OBJECTIVES: Malignancy is the leading cause of late mortality after orthotopic heart transplantation (OHT), and the burden of post-transplantation cancer is expected to rise in proportion to increased case volume following the 2018 heart allocation score change. In this report, we evaluated factors associated with de novo malignancy after OHT with a focus on skin and solid organ cancers. METHODS: Patients who underwent OHT at our institution between 1999 and 2018 were retrospectively reviewed (n = 488). Terminal outcomes of death and development of skin and/or solid organ malignancy were assessed as competing risks. Fine–Gray subdistribution hazards regression was used to evaluate the association between perioperative patient and donor characteristics and late-term malignancy outcomes. RESULTS: By 1, 5 and 10 years, an estimated 2%, 17% and 27% of patients developed skin malignancy, while 1%, 5% and 12% of patients developed solid organ malignancy. On multivariable Fine–Gray regression, age [1.05 (1.03–1.08); P < 0.001], government payer insurance [1.77 (1.20–2.59); P = 0.006], family history of malignancy [1.66 (1.15–2.38); P = 0.007] and metformin use [1.73 (1.15–2.59); P = 0.008] were associated with increased risk of melanoma and basal or squamous cell carcinoma. Age [1.08 (1.04–1.12); P < 0.001] and family history of malignancy [2.55 (1.43–4.56); P = 0.002] were associated with an increased risk of solid organ cancer, most commonly prostate and lung cancer. CONCLUSIONS: Vigilant cancer and immunosuppression surveillance is warranted in OHT recipients at late-term follow-up. The cumulative incidence of skin and solid organ malignancies increases temporally after transplantation, and key risk factors for the development of post-OHT malignancy warrant identification and routine monitoring.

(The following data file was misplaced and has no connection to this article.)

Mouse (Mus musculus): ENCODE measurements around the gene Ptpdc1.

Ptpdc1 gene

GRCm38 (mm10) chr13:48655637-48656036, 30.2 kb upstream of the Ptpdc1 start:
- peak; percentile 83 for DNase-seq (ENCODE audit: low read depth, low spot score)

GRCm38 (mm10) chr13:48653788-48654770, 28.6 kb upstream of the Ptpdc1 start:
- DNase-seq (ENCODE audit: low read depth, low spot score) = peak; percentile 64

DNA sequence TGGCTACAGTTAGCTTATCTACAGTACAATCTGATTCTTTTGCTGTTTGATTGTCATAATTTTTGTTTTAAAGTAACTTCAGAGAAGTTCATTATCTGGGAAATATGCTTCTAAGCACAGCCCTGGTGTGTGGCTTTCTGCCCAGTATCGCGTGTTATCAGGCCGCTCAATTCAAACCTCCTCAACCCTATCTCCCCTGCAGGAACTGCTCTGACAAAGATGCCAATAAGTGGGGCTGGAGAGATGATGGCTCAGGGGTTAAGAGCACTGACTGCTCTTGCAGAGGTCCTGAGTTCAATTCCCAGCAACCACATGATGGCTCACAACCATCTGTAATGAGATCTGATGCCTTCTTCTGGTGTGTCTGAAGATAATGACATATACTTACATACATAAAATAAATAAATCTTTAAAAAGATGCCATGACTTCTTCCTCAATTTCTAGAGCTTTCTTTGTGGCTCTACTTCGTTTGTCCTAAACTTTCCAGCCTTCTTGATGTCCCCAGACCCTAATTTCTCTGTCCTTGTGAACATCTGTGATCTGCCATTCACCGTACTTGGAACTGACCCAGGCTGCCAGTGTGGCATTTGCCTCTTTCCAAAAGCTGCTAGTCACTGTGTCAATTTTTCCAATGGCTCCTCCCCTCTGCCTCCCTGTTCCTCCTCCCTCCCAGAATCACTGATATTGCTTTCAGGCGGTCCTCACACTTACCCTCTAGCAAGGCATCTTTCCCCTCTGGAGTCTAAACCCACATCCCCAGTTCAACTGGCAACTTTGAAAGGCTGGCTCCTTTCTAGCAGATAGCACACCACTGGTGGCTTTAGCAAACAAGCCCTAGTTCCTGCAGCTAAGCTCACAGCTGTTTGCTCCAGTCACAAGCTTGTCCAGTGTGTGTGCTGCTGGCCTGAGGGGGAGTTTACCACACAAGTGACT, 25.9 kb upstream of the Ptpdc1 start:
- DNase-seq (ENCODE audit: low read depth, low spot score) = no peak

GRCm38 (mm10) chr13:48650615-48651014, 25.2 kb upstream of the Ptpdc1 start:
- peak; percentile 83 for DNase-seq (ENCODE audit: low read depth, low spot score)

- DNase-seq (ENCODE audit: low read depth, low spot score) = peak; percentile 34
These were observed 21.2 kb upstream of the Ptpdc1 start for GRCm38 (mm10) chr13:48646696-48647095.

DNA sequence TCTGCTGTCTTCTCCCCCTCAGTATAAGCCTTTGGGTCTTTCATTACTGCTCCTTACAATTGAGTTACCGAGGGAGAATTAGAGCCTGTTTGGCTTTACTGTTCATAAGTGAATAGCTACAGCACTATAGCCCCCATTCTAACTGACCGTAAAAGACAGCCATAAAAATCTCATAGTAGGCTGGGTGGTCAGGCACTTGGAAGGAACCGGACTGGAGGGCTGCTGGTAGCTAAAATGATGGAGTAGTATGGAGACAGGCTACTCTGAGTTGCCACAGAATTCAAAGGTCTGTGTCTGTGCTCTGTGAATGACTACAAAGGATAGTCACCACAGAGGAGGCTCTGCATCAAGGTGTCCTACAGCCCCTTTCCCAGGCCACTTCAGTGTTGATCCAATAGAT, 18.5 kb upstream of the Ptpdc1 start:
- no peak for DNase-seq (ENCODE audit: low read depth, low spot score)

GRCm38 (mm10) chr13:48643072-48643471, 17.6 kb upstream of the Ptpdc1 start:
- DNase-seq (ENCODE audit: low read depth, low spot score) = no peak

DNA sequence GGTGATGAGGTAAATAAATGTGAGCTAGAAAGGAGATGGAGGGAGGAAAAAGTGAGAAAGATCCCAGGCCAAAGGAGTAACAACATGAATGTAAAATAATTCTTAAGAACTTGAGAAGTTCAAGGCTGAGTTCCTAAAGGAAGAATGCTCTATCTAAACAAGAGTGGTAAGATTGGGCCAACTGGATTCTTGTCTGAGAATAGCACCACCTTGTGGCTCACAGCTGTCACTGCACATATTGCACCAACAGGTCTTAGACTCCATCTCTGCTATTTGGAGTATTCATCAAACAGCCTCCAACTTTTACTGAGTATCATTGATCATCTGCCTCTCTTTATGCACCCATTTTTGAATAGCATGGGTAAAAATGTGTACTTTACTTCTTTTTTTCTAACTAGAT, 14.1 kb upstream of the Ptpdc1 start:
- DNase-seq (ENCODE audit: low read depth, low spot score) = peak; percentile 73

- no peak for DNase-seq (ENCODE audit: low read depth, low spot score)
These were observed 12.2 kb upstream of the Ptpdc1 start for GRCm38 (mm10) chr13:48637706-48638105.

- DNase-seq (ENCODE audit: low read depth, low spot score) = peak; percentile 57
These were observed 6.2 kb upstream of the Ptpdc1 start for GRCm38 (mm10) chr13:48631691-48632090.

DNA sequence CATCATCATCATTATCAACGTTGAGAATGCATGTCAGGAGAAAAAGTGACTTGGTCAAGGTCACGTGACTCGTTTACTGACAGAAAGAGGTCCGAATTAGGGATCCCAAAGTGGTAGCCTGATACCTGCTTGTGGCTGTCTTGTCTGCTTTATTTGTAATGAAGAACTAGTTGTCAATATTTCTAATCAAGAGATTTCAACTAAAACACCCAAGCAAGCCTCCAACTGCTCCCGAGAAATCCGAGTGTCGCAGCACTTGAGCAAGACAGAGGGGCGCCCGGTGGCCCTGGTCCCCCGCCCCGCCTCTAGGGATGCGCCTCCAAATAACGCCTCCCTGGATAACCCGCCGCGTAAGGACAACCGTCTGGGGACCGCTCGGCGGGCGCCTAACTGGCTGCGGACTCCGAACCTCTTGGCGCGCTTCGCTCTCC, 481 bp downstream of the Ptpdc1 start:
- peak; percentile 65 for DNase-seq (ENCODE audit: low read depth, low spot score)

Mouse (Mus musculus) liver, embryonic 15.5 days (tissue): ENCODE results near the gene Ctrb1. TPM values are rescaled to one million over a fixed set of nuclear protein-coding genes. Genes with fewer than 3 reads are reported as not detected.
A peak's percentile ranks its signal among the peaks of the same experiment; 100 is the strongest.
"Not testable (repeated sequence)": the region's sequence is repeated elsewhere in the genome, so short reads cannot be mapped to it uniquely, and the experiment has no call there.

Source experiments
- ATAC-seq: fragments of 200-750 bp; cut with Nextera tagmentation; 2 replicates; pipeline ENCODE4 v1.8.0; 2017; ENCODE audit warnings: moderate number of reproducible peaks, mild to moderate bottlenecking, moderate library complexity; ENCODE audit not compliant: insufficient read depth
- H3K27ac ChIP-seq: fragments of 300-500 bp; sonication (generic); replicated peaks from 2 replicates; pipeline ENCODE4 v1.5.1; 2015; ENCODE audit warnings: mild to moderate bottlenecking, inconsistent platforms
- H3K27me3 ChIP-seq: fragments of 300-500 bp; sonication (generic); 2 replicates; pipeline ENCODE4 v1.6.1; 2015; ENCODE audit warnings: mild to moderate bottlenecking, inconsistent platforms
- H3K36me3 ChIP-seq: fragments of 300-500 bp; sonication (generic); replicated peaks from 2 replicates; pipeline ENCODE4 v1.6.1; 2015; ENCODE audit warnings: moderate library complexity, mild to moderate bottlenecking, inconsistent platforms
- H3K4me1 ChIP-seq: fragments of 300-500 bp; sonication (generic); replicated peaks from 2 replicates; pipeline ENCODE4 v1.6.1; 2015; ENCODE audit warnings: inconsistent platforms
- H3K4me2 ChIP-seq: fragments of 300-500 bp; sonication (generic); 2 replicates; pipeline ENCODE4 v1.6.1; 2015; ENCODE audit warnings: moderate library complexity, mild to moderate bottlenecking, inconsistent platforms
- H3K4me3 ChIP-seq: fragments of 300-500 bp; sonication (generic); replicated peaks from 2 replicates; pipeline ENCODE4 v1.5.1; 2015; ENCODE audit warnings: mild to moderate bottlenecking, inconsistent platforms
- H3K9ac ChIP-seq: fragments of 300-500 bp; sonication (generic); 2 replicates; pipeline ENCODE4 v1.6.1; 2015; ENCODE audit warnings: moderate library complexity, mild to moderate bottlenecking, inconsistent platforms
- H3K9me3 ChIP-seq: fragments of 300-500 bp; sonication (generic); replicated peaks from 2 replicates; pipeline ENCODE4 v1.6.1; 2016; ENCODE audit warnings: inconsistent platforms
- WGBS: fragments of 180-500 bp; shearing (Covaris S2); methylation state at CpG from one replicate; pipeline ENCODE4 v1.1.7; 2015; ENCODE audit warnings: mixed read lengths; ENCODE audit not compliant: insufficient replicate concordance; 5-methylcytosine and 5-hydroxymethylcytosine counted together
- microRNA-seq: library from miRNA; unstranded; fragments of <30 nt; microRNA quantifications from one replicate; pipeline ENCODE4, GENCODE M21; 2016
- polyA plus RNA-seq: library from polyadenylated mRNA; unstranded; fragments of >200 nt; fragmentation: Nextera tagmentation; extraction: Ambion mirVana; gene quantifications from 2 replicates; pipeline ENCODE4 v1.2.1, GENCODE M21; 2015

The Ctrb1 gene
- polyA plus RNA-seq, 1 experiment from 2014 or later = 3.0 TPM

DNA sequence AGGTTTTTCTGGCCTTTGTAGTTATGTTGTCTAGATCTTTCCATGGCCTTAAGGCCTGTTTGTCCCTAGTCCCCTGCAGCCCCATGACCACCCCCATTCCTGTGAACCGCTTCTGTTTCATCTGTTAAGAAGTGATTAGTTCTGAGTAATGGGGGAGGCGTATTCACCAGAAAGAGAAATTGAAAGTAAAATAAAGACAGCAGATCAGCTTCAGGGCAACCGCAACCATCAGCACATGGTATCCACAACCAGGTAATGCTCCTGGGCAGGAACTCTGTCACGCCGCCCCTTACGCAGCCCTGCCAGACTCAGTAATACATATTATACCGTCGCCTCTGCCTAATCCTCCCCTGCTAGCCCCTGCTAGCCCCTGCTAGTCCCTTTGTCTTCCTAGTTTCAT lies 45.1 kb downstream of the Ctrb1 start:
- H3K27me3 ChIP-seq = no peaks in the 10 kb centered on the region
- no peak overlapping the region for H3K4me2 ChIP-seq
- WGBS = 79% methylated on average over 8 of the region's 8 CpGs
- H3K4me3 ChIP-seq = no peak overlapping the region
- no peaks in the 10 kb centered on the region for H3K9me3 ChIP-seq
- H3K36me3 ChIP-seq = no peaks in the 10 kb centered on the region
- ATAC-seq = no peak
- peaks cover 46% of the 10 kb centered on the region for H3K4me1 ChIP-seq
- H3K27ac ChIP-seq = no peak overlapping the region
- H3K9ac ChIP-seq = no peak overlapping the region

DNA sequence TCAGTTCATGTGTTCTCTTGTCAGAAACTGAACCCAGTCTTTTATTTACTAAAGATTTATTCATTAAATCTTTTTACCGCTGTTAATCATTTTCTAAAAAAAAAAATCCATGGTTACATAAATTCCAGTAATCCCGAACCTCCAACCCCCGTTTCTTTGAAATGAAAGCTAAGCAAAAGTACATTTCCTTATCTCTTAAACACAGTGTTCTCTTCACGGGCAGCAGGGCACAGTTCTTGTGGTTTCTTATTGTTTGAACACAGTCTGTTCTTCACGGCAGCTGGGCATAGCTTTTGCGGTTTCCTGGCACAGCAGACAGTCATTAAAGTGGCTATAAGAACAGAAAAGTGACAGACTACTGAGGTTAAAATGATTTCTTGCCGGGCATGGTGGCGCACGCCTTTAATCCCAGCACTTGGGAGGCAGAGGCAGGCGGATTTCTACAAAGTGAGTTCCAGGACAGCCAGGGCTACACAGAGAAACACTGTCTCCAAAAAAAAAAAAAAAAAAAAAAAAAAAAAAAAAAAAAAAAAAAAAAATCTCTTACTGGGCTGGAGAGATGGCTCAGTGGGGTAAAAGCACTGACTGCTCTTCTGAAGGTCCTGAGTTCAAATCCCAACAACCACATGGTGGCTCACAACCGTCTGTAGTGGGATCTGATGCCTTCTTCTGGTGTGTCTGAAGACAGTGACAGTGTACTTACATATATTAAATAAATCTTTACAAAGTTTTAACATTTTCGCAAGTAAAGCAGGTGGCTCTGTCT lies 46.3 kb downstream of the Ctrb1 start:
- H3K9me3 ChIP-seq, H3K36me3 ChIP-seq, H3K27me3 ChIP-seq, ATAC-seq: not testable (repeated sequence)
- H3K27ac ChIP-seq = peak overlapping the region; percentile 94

Original languageEnglish
Article numberezad341
JournalEuropean Journal of Cardio-thoracic Surgery
Issue number4
StatePublished - Oct 1 2023


  • De novo malignancy
  • Heart transplant
  • Left ventricular assist device


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